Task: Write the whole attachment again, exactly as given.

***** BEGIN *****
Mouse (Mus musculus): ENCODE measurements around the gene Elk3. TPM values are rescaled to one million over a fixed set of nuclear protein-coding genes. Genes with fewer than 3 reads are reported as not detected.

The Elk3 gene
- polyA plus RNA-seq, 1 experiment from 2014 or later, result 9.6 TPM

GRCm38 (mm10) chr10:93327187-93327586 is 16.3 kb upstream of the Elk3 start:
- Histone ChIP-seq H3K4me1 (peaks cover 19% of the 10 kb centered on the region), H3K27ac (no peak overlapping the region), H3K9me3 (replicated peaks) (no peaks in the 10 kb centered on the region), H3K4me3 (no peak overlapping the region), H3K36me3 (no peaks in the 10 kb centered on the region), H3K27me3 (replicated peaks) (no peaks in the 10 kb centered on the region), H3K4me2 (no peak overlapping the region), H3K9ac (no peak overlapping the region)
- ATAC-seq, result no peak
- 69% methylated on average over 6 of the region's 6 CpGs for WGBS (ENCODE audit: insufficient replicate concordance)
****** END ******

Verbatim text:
Mouse (Mus musculus): ENCODE measurements around the gene Elk3. TPM values are rescaled to one million over a fixed set of nuclear protein-coding genes. Genes with fewer than 3 reads are reported as not detected.

The Elk3 gene
- polyA plus RNA-seq, 1 experiment from 2014 or later, result 9.6 TPM

GRCm38 (mm10) chr10:93327187-93327586 is 16.3 kb upstream of the Elk3 start:
- Histone ChIP-seq H3K4me1 (peaks cover 19% of the 10 kb centered on the region), H3K27ac (no peak overlapping the region), H3K9me3 (replicated peaks) (no peaks in the 10 kb centered on the region), H3K4me3 (no peak overlapping the region), H3K36me3 (no peaks in the 10 kb centered on the region), H3K27me3 (replicated peaks) (no peaks in the 10 kb centered on the region), H3K4me2 (no peak overlapping the region), H3K9ac (no peak overlapping the region)
- ATAC-seq, result no peak
- 69% methylated on average over 6 of the region's 6 CpGs for WGBS (ENCODE audit: insufficient replicate concordance)